"Strobe" Effects:  In CRT and DLP displays, the complete image never totally appears at one time. In CRTs the image is drawn top to bottom at the "field rate" (30 or 60 times per second), and only one spot on each CRT is receiving power at any instant. While the image does remain for a short period due to phosphor persistence, usually only a horizontal band, usually about one tenth of the screen height, is producing light at any one time. With single chip DLP displays, there is the color wheel which only permits one color to be displayed at any instant on the screen, leading to the "rainbow effect" that can be seen with eye motion.  Use the Rainbow Finder test pattern (WV-14), and carefully follow the LOOK HERE sign while using your peripheral vision to notice what happens to the center vertical column.  With a DLP, you will likely see it break up into red, green and blue columns. With a CRT, you will probably see the center column images distinctly offset to the sides of the main column, at an angle, and possible looking a little yellow.  On the other hand, with LCD and LCoS displays, which generally react more slowly and the entire display can be addressed at once, the center column should look pretty normal.

DLP Comment:  All DLP projectors illuminate each pixel by alternating shining maximum light and then no light, switching many thousands of times per second. If the pixel is to be illuminated to a 50% level, then the pixel will be fully illuminated for 50% of the time, and fully black the other 50%. Thus if you could take a screen snapshot that lasted one millionth of a second, you would see only full white or full black pixels over the entire image - and you might not even be able to make out details of any part of the image!  Fortunately the eye cannot respond nearly this quickly, so the mirror switching is not seen and we see the average level.  If there is a time that this effect can be seen during normal viewing, you might see it in very dark areas with rapid eye motion - as your eye scans rapidly across such an area you may be able to see some brighter patterns of pixels. You may also be able to see such patterns by taking a high speed (1/1000 second or faster) digital picture of a of a DLP display showing an image with a low level gray area - the Gamma Low test pattern (WV-34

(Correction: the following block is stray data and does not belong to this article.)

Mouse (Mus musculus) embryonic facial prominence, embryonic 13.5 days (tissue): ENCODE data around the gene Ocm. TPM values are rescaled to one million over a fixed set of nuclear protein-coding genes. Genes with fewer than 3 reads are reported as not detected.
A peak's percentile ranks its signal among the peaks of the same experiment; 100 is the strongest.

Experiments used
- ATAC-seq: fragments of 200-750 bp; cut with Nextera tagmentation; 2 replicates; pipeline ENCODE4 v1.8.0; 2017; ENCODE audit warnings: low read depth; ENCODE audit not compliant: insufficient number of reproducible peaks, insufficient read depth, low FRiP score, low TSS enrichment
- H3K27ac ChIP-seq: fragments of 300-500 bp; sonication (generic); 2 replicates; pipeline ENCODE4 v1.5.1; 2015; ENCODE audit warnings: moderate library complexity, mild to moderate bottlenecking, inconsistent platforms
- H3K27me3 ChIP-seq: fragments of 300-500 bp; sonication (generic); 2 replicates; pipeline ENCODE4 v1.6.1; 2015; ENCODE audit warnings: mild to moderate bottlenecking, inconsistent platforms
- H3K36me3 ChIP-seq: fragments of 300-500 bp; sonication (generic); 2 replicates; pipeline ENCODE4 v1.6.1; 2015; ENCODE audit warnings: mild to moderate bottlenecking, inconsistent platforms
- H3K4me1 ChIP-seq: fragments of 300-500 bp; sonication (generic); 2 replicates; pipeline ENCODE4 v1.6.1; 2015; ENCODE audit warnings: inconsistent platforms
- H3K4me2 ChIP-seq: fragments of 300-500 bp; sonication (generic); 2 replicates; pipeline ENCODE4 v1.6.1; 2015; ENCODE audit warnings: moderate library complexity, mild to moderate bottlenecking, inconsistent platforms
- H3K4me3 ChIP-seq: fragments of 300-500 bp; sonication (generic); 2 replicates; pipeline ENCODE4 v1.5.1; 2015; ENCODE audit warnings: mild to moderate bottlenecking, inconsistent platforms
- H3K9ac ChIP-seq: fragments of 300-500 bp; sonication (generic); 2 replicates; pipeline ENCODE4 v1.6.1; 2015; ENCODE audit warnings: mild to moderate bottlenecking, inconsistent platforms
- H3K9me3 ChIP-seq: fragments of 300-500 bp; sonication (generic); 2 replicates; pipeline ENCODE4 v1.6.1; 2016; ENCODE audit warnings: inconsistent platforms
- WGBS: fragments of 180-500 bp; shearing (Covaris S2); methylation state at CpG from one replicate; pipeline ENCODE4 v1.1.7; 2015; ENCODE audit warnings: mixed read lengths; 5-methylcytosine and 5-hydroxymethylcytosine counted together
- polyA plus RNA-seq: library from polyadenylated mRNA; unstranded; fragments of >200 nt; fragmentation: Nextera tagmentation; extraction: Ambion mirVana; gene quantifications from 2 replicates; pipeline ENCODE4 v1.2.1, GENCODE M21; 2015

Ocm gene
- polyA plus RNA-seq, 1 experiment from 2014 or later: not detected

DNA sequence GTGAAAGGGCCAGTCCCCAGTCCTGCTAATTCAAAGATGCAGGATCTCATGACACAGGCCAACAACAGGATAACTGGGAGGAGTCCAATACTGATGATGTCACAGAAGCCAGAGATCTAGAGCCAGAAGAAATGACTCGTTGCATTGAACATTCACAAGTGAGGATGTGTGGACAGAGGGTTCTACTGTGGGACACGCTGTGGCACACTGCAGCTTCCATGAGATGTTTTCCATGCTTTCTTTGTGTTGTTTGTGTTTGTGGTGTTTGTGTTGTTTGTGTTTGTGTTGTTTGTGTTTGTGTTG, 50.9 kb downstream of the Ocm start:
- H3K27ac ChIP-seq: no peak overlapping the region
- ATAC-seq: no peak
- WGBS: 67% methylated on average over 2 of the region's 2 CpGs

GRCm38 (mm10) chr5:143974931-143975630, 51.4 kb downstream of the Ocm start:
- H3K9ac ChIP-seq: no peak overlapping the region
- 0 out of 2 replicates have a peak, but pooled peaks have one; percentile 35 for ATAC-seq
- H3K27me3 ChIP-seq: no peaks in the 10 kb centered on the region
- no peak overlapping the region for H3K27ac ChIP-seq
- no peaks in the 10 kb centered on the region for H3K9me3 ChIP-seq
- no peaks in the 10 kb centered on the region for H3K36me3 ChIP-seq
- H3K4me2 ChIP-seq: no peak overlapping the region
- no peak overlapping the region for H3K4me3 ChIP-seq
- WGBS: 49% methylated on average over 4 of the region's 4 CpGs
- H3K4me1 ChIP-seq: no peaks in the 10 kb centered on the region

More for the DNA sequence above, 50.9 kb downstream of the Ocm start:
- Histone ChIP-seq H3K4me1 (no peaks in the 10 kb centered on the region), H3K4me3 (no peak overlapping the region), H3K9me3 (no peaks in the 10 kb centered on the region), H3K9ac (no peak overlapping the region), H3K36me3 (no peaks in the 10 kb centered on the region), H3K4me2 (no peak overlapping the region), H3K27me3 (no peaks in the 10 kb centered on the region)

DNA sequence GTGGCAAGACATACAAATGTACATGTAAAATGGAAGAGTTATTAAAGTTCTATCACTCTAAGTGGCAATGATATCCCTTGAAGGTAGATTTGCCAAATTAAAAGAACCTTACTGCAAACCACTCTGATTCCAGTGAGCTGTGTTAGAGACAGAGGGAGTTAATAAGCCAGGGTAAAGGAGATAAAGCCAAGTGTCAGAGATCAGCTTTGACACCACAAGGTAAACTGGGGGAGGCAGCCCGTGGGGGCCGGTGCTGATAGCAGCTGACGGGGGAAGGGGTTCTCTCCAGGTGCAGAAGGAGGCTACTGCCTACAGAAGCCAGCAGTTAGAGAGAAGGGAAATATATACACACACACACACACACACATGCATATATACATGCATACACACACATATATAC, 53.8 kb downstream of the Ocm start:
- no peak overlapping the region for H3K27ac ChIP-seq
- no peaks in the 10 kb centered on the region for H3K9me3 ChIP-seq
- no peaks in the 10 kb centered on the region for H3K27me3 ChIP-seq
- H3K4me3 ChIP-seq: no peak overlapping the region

) is a good pattern to us for this purpose.

CRT and CRT Projector Issues:

CRT displays use high voltage power supplies (HVPS) to provide the energy to the electron beam (this is the energy that is converted into light by the phosphors in the CRTs).  If more light is required, more power is required from HVPS.  But  problems can arise at the higher power levels, where the HVPS may not be able to keep up with the additional demands and loose regulation (change its output voltage level).  The most common effects seen are a change in image size, a bending of the image in the horizontal direction, a change in luminance level, or some loss of focus.  These reactions can be checked with the Growing Fields test pattern (WV-16).